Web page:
The myth is that Google uses the data in your Google Analytics account as part of its ranking algorithm.
It’s a myth that has been around for a long time.
Google’s Gary Illyes has again debunked this idea simply with, “We don’t use *anything* from Google analytics [sic] in the “algo”.”
If we think about this logically, using Google Analytics data as a ranking factor would be really hard to police.
For instance, using filters could manipulate data to make it seem like the site was performing in a way that it isn’t really.
What is good performance anyway?
High “time on page” might be good for some long-form content.
Low “time on page” could be understandable for shorter content.
Is either right or wrong?
Google would also need to understand the intricate ways in which each Google Analytics account had been configured.
Some might be excluding all known bots and others might not.
Some might use custom dimensions and channel groupings and others haven’t configured anything.
Using this data reliably would be extremely complicated to do.
Consider the hundreds of thousands of websites that use other analytics programs.
How would Google treat them?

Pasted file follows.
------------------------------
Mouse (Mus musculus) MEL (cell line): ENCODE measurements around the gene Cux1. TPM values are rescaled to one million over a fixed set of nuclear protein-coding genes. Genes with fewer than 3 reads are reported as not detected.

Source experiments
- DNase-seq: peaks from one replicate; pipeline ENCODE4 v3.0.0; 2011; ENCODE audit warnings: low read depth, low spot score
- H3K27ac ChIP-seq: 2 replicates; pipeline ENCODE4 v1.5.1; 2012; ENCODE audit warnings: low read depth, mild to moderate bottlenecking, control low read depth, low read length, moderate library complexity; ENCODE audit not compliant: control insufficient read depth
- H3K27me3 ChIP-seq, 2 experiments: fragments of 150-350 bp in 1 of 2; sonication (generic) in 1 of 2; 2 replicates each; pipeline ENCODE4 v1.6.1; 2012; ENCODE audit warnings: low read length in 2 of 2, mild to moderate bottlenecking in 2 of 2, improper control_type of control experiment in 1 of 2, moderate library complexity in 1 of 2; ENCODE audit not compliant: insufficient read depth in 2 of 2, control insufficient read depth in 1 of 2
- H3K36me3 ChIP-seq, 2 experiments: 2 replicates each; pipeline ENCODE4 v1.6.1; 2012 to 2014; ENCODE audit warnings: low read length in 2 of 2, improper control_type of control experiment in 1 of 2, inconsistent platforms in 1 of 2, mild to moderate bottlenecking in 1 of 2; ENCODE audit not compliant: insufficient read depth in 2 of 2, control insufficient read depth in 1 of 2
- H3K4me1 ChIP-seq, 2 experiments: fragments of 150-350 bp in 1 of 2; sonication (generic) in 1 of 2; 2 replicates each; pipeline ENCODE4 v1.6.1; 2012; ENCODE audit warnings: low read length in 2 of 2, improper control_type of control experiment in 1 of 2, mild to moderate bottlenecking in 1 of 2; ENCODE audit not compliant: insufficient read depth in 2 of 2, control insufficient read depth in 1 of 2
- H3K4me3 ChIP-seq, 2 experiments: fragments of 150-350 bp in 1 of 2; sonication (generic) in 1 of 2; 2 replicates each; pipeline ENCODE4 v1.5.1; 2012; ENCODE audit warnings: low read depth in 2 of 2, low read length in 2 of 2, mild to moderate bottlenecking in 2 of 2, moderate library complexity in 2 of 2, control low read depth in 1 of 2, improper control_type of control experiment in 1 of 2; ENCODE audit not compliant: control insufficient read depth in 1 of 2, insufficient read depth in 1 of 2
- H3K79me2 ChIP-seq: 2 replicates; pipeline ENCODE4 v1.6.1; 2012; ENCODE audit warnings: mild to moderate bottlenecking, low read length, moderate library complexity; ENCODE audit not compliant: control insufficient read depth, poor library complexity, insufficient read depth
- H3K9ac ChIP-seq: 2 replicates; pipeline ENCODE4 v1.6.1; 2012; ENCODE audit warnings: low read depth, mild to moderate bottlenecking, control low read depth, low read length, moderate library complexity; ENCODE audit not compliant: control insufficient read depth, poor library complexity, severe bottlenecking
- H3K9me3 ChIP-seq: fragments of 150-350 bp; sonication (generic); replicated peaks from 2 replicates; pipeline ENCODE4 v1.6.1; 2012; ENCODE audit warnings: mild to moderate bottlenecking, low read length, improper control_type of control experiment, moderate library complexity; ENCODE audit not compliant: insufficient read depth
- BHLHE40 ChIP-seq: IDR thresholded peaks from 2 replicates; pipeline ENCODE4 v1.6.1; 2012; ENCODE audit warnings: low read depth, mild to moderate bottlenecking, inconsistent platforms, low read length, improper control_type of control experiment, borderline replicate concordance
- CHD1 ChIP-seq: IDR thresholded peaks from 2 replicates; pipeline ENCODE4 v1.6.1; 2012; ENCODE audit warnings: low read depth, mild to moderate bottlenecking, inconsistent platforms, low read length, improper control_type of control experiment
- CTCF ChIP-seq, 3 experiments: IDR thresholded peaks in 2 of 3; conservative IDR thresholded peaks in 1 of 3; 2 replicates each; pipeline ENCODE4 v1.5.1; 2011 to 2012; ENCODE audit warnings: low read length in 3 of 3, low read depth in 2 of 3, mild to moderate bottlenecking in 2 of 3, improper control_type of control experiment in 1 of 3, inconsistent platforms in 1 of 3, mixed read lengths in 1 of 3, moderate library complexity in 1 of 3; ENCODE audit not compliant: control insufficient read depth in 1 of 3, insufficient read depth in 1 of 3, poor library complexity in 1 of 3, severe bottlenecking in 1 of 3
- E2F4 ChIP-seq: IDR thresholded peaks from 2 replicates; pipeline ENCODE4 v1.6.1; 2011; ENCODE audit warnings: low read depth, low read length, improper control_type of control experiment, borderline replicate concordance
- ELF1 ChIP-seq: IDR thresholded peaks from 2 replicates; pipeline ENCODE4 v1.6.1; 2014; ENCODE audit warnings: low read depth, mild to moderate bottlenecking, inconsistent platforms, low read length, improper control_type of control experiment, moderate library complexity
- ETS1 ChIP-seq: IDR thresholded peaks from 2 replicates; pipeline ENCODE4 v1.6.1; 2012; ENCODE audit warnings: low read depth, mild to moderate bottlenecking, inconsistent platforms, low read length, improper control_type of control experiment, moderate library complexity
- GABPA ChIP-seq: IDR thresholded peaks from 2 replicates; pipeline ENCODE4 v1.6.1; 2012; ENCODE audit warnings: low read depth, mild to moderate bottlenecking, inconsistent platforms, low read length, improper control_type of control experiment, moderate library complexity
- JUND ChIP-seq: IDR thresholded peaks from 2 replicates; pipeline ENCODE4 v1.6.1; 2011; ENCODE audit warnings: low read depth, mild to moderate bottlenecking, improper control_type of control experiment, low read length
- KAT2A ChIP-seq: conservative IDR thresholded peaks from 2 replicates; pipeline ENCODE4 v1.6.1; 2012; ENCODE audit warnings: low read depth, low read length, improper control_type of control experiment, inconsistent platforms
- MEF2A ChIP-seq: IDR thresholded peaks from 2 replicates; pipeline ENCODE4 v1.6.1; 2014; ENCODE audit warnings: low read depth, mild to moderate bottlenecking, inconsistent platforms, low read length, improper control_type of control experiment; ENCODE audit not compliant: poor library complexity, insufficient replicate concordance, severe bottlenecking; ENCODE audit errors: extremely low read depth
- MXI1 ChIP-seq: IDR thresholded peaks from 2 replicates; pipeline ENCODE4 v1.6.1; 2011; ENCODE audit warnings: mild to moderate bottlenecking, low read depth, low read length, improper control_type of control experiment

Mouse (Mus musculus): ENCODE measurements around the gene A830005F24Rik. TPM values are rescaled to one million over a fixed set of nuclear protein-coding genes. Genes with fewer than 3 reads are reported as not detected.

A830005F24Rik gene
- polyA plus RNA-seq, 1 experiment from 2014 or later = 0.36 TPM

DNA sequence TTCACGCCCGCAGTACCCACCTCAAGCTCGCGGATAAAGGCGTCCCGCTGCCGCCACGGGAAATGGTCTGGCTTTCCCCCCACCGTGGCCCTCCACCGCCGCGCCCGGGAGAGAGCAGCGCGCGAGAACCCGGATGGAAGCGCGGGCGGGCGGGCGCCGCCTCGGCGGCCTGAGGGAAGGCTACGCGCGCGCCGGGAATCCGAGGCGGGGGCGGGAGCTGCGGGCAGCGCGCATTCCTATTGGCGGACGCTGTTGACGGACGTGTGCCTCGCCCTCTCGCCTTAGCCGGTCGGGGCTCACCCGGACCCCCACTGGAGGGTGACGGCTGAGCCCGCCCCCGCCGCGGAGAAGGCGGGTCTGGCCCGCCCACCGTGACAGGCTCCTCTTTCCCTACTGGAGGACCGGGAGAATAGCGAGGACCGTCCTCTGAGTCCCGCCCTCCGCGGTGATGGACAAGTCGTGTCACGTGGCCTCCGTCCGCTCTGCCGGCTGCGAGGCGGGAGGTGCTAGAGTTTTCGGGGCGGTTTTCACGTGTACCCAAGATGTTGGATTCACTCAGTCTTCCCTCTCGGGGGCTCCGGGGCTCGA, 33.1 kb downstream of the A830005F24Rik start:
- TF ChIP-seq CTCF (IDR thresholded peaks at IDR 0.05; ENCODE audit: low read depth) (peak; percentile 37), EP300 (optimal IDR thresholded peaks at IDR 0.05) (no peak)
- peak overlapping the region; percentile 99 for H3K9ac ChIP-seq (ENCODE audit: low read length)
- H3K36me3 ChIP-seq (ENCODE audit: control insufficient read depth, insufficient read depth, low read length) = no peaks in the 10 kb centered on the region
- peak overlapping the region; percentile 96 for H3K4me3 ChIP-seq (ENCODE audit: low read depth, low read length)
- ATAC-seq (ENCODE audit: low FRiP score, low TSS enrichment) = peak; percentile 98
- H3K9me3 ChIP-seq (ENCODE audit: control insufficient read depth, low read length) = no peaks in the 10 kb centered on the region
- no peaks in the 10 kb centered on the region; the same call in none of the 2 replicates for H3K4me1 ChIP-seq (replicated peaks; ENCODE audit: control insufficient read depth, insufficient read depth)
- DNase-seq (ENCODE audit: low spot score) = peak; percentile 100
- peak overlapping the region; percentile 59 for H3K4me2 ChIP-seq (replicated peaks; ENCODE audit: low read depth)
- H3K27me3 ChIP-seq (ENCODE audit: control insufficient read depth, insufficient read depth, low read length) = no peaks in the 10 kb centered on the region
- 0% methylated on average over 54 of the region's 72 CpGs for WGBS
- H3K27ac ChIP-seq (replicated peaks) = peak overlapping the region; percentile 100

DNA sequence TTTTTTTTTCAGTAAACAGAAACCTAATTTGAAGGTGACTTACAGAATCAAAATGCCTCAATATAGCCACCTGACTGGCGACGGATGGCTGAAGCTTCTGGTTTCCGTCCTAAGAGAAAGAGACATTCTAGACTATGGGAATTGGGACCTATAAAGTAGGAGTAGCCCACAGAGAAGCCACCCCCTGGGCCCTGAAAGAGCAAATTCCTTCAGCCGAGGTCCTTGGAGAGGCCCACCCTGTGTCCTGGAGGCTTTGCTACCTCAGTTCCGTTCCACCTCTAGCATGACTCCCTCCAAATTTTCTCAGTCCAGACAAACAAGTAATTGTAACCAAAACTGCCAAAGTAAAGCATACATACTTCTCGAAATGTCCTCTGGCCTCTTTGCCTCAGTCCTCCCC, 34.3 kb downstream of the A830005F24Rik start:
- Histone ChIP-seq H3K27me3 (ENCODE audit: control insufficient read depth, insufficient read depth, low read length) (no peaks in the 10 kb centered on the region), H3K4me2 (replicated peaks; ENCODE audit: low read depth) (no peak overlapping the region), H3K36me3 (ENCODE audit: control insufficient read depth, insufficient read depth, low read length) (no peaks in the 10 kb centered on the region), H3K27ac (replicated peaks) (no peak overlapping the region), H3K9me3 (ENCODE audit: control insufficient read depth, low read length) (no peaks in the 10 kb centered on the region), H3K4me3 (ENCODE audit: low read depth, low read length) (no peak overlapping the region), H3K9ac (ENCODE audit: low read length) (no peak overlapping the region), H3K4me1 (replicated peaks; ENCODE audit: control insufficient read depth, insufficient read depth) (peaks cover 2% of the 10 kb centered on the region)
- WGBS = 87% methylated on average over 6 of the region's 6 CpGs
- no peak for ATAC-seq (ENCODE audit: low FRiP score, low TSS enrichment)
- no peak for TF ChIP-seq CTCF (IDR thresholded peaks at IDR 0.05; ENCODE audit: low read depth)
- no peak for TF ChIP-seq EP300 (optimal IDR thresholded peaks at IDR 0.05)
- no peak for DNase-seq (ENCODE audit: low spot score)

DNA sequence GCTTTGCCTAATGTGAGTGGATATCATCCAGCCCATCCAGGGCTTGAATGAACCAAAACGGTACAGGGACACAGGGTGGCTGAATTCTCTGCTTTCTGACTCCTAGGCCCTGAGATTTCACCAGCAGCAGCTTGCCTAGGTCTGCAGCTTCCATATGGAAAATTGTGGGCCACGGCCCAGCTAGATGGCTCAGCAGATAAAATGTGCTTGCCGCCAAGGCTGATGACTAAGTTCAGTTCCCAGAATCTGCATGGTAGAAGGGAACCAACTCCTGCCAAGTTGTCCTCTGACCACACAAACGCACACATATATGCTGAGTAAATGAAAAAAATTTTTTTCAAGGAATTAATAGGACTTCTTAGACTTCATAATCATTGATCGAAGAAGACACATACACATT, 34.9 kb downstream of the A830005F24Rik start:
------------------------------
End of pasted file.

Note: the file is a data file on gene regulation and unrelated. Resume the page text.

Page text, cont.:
Verdict: SEO myth
This myth is another case of “causation, not correlation.”
A high sitewide bounce rate might be indicative of a quality problem, or it might not be.
Low time on page could mean your site isn’t engaging, or it could mean your content is quickly digestible.
These metrics give you clues as to why you might not be ranking well, they aren’t the cause of it.
7. Google Cares About Domain Authority
PageRank is a link analysis algorithm used by Google to measure the importance of a webpage.
Google used to display a page’s PageRank score, a number up to 10, on its toolbar.
Google stopped updating the PageRank displayed in toolbars in 2013. In 2016 Google confirmed that the PageRank toolbar metric was not going to be used going forward.
In the absence of PageRank, many other third-party authority scores have been developed.
Commonly known ones are:
- Moz’s Domain Authority and Page Authority scores.
- Majestic’s Trust Flow and Citation Flow.
- Ahrefs’ Domain Rating and URL Rating.
These scores are used by some SEOs to determine the “value” of a page.
That calculation can never be an entirely accurate reflection of how a search engine values a page, however.
Commonly, SEOs will refer to the ranking power of a website often in conjunction with its backlink profile.
This too is known as the domain’s authority.
You can see where the confusion lies.
Google representatives have dispelled the notion of a domain authority metric used by them.
Gary Illyes once again debunking myths with “we don’t really have “overall domain authority””
Alcuni snippet in primo piano potrebbero non apparire come il risultato organico principale
Some Featured Snippets may not appear as the top organic result